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Yet another response to a thread that became extinct some weeks ago: 
the discussion concerned with animals that will not eat deceased 
prey. We now know that snakes will eat dead animals, contra popular 
belief. Ospreys will too, again contra popular belief. 

I was _sure_ that I had seen an instance in the literature of 
cheetah eating carrion, and when going through some notes the other 
day I found it: it is in Brain (1981), an anthropological volume I do 
not have the full title of. Brian was concerned with testing the 
validity of the osteodontokeratic culture hypothesised by 
Raymond Dart. Dart suggested, based largely on the co-occurrence of 
australopithecines with 'weapons' like splintered bones and bovid 
horns, that australopithecines were predatory 'killer apes', seeking 
out and horribly butchering other primates and ungulates. Brain's 
(1981) taphonomical and palaeoecological work was instrumental in 
reinterpreting this theory. Supposed australopithecine caches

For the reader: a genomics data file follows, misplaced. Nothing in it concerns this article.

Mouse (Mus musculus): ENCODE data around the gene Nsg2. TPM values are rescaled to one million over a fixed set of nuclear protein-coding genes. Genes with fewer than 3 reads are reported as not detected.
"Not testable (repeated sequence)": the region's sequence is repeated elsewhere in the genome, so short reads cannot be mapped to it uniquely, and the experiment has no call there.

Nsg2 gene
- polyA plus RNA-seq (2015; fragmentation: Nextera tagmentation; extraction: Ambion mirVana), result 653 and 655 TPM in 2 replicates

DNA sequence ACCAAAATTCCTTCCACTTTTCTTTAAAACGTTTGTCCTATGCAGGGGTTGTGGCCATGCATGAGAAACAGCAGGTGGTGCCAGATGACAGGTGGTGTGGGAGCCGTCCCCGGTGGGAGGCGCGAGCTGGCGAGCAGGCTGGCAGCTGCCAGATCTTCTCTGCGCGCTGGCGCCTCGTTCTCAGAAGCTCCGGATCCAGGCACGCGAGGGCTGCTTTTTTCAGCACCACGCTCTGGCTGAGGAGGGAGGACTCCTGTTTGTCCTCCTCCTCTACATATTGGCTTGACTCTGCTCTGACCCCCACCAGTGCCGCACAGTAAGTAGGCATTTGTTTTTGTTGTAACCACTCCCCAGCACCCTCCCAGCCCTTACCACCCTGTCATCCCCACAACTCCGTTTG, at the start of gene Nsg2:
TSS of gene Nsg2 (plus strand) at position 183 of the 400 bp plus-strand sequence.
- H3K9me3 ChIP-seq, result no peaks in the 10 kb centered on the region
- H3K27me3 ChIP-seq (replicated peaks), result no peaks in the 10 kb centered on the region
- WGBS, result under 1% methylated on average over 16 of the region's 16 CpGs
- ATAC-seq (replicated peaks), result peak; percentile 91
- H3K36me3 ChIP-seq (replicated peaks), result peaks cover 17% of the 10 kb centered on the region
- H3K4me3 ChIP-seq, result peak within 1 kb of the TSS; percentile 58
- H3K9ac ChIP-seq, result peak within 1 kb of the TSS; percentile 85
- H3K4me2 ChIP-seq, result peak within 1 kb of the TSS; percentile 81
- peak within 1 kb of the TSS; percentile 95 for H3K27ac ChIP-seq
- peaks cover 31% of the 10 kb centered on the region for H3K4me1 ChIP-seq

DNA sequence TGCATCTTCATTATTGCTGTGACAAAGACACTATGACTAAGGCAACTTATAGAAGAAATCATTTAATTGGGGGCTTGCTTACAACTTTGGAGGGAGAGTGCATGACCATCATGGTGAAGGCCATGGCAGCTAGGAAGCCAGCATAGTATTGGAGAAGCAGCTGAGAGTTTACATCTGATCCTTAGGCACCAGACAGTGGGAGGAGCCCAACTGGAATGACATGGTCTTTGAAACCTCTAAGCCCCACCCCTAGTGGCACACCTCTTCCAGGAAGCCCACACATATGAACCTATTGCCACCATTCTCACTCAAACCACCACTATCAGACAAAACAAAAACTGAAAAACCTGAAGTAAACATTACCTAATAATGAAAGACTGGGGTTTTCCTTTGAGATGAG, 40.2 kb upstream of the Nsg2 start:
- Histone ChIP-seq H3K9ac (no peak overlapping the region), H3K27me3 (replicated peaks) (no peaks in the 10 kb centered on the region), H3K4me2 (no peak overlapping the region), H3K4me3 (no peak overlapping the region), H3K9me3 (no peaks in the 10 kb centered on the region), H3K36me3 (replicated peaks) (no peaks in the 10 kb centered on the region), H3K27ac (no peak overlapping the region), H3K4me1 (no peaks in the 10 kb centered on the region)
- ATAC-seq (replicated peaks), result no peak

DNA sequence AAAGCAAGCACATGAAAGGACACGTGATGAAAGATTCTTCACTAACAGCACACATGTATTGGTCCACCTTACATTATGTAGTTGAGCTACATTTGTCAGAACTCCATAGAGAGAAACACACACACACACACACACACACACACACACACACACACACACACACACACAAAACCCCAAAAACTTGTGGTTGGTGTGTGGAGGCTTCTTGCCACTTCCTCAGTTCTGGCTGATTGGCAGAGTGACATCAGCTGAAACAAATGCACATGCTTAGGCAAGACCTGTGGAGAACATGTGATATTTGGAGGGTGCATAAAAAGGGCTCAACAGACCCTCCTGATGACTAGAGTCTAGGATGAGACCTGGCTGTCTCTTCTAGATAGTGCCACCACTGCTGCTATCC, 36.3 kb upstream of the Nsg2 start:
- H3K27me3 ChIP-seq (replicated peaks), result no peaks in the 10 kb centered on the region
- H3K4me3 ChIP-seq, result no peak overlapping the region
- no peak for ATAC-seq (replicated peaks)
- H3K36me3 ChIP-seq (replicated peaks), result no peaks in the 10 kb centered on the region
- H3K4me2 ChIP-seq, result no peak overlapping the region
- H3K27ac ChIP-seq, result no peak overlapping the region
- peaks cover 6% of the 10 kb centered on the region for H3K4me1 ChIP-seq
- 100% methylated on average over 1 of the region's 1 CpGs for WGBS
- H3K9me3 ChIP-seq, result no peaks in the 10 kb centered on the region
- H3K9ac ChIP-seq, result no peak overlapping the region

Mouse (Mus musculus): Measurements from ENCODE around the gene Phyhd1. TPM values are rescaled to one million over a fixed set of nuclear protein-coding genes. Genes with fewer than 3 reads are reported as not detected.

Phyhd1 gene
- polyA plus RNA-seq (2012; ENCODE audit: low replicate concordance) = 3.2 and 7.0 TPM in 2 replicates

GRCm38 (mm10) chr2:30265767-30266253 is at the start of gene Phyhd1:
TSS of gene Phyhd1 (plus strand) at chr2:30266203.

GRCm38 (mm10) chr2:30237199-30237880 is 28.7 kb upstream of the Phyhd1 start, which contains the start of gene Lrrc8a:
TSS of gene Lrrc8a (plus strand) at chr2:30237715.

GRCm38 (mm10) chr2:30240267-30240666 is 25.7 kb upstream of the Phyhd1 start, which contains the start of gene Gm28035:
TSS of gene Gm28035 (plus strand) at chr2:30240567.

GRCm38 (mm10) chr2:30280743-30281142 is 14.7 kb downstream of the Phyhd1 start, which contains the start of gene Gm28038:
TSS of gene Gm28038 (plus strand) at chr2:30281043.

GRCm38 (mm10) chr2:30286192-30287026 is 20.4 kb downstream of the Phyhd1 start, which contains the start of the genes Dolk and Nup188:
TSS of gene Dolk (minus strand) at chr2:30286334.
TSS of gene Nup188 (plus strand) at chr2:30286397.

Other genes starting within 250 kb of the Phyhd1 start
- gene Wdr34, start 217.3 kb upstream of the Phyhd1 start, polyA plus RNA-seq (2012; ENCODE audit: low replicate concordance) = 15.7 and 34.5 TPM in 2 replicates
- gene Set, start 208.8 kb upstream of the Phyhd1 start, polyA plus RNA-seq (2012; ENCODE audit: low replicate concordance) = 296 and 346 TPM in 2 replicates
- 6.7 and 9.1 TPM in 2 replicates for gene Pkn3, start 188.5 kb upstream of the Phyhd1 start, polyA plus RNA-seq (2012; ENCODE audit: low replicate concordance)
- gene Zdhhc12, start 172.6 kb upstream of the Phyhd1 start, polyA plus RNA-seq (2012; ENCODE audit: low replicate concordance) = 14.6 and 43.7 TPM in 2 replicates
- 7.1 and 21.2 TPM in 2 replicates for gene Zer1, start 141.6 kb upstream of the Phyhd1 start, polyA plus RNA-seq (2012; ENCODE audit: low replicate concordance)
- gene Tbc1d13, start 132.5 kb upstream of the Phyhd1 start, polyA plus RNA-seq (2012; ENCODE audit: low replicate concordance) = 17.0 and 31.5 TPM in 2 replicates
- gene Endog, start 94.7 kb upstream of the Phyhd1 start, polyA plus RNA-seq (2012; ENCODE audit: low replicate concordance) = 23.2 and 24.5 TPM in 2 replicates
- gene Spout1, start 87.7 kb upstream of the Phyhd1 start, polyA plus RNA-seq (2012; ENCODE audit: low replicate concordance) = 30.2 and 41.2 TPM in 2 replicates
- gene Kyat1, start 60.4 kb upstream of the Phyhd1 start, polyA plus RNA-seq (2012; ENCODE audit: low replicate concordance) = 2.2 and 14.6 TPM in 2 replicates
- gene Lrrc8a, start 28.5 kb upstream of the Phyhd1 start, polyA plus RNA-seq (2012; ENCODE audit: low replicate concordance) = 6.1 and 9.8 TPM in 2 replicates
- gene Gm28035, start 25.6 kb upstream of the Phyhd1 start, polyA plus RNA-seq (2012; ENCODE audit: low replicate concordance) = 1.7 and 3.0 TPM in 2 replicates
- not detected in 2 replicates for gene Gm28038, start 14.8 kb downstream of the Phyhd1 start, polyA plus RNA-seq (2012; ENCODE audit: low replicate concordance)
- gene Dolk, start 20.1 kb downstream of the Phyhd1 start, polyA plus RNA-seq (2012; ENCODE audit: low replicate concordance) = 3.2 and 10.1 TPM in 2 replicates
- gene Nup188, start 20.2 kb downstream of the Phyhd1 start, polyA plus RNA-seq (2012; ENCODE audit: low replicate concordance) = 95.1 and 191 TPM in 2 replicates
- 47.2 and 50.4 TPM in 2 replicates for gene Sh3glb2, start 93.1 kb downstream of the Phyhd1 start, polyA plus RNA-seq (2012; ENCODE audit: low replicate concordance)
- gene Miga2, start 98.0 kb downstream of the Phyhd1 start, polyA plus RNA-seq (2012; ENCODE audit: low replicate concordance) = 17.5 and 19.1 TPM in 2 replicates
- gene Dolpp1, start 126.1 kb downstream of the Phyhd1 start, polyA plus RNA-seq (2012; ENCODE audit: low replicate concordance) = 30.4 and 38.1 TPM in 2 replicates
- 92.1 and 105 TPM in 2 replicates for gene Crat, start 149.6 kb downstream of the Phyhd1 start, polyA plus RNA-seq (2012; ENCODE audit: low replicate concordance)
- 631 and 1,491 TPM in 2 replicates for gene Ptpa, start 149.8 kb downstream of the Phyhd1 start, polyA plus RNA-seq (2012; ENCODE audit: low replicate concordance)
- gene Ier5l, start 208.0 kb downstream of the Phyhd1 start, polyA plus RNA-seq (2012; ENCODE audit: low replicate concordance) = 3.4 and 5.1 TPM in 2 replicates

of 'killing tools' proved to be gnawing toys collected by porcupines, 
or in cases remnants from carnivoran dens. There is more to it than 
this, but this is not the time or place for such a discussion.

Anyway, in studying the caching and feeding behaviours of extant 
African carnivorans, Brain observed big cats and other taxa in 
action. For the bit on cheetahs, he actually left carrion lying 
around in order to see what the cats would do with it. Surprise 
surprise, the cats did take dead antelopes, and the volume even 
includes photos of a male cheetah carrying off a dead antelope, and 
then consuming it. But then this shouldn't be surprising anyway.

Tony Thulborn reminds me that frogs will not eat dead animals.

"Nothing is more fugitive than the forms of crocodiles" - - Geoffroy